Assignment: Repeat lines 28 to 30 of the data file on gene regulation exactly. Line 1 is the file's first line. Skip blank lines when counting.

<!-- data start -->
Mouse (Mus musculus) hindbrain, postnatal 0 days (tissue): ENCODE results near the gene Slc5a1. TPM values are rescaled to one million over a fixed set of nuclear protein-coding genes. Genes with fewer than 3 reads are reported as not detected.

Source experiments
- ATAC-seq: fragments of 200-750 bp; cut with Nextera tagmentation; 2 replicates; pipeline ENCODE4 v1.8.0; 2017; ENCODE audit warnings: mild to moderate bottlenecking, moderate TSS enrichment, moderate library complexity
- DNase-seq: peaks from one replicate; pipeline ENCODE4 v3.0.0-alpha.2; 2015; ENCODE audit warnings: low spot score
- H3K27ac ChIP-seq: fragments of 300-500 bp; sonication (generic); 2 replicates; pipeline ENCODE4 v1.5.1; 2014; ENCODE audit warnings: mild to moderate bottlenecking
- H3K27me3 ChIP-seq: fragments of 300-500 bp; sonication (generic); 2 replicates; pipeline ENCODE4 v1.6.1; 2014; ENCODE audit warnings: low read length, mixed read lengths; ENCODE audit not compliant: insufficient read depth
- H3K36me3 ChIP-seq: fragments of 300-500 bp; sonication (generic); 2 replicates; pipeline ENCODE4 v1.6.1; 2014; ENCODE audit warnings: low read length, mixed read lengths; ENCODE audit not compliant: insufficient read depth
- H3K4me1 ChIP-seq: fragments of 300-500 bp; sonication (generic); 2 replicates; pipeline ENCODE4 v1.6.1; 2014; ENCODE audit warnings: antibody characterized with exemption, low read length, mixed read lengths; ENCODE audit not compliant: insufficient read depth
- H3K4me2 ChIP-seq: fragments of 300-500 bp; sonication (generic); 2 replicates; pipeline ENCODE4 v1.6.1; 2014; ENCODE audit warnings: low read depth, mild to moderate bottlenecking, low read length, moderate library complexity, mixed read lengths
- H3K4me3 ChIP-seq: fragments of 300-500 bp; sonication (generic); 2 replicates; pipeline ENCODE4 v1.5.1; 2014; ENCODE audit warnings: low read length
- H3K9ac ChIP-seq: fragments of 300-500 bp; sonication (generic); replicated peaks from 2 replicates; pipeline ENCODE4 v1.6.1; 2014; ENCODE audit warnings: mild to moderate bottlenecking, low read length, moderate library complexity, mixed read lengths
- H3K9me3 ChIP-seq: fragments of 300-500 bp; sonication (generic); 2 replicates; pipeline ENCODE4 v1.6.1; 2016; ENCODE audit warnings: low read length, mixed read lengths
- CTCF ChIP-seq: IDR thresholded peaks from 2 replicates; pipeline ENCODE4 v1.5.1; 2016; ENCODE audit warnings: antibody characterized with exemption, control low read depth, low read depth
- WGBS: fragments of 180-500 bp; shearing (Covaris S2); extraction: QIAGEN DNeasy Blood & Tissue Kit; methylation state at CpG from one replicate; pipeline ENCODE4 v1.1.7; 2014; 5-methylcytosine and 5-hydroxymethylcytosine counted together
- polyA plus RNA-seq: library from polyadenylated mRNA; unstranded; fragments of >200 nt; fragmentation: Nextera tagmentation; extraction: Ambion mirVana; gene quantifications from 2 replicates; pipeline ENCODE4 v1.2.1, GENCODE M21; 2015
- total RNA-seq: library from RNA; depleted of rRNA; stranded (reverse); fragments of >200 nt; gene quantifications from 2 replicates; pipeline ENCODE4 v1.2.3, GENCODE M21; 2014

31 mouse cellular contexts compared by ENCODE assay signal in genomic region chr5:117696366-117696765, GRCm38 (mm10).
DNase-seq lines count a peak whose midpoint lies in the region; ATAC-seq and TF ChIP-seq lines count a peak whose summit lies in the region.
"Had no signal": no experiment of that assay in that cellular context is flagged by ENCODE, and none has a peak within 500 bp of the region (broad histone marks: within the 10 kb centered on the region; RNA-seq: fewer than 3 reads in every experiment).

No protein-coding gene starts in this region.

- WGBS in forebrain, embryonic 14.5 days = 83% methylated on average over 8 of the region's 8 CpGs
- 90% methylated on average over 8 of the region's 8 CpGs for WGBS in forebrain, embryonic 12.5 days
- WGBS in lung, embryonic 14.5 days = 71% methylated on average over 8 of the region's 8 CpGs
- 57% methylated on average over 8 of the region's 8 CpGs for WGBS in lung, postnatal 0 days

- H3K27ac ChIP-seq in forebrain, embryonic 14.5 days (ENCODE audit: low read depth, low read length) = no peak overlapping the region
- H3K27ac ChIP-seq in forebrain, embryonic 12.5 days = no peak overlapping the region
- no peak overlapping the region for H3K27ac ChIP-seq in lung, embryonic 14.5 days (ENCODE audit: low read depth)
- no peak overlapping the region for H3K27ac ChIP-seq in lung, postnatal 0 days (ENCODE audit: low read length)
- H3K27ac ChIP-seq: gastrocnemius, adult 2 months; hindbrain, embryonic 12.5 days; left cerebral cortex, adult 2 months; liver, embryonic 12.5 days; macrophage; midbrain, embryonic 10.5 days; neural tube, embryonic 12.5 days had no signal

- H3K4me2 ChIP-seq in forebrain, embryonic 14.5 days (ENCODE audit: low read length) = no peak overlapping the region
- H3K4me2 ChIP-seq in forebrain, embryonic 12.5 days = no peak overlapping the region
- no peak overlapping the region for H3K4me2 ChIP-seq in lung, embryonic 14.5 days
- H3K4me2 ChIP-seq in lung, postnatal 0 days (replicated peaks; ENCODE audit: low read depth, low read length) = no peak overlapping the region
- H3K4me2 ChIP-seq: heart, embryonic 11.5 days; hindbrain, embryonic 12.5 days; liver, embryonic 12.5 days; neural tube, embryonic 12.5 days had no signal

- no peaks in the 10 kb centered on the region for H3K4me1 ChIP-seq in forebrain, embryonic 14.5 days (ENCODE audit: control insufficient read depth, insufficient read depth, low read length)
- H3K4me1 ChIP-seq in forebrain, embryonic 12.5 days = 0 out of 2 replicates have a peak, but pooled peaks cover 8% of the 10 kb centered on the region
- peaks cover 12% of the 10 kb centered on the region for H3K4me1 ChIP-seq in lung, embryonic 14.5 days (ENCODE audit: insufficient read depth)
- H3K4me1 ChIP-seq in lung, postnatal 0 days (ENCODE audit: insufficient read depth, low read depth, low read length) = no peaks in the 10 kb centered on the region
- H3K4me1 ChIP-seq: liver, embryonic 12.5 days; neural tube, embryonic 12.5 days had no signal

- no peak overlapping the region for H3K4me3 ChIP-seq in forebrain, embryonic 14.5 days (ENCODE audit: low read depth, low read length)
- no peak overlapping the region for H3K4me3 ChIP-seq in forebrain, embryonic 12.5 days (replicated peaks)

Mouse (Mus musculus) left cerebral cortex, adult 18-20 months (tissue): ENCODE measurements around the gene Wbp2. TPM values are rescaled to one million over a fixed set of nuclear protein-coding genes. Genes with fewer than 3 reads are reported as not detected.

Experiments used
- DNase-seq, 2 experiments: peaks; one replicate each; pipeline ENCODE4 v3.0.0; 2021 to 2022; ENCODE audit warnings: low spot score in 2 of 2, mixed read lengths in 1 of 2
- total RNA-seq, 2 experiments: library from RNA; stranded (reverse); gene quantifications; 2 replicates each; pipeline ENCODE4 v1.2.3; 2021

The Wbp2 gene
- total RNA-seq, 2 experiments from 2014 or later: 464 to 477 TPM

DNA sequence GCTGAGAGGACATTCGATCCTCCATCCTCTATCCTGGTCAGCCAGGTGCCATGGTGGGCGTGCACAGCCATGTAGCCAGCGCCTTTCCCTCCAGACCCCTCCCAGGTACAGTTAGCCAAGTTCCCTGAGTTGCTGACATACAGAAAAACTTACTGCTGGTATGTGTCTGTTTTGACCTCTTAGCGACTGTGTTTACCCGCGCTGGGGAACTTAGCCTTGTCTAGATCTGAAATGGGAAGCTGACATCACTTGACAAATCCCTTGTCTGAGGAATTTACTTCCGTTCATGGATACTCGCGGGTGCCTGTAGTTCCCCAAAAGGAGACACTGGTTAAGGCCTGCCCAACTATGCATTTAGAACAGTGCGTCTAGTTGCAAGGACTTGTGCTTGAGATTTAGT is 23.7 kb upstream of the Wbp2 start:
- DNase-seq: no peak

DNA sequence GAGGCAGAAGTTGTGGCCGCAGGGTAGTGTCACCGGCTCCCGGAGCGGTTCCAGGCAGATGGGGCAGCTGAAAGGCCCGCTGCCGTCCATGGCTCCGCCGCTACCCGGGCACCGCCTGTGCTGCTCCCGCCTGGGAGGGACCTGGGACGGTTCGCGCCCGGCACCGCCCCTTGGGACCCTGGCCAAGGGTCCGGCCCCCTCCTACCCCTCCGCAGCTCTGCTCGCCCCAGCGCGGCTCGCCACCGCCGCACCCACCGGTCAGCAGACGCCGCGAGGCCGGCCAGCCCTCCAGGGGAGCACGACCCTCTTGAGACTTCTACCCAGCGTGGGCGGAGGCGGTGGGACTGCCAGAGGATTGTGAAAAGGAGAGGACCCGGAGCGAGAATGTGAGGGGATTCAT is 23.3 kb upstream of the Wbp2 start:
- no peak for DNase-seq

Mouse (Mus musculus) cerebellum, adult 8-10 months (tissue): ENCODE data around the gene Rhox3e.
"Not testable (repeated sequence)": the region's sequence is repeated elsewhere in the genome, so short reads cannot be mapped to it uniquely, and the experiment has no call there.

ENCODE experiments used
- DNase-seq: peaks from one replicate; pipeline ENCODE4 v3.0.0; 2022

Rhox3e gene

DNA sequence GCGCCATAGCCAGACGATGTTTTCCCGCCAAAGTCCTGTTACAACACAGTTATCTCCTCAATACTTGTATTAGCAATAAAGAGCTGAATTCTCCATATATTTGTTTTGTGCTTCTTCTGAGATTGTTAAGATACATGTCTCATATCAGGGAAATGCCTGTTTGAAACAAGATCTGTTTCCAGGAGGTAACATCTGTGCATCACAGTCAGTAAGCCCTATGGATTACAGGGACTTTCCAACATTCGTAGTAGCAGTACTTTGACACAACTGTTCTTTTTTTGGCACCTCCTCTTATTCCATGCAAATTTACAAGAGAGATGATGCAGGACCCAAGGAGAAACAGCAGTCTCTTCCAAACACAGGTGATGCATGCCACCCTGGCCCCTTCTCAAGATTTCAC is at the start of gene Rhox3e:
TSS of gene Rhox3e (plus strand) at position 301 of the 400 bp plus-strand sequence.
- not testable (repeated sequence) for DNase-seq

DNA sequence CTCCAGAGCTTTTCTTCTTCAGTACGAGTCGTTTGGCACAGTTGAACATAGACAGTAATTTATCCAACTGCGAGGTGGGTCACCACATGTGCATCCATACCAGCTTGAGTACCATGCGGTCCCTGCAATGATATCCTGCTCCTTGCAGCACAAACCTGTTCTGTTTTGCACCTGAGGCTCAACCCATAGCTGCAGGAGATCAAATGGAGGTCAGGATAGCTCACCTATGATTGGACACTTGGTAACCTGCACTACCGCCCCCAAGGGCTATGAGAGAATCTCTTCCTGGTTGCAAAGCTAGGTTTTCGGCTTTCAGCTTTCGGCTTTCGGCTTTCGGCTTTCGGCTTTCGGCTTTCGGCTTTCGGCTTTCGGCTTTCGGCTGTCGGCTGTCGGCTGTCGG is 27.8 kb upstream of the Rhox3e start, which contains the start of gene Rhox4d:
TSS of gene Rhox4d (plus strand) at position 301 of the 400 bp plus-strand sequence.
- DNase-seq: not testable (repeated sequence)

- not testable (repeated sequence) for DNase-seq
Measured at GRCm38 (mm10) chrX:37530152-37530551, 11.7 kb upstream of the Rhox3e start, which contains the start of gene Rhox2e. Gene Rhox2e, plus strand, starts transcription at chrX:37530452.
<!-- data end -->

- no peak overlapping the region for H3K27ac ChIP-seq in lung, postnatal 0 days (ENCODE audit: low read length)
- H3K27ac ChIP-seq: gastrocnemius, adult 2 months; hindbrain, embryonic 12.5 days; left cerebral cortex, adult 2 months; liver, embryonic 12.5 days; macrophage; midbrain, embryonic 10.5 days; neural tube, embryonic 12.5 days had no signal

- H3K4me2 ChIP-seq in forebrain, embryonic 14.5 days (ENCODE audit: low read length) = no peak overlapping the region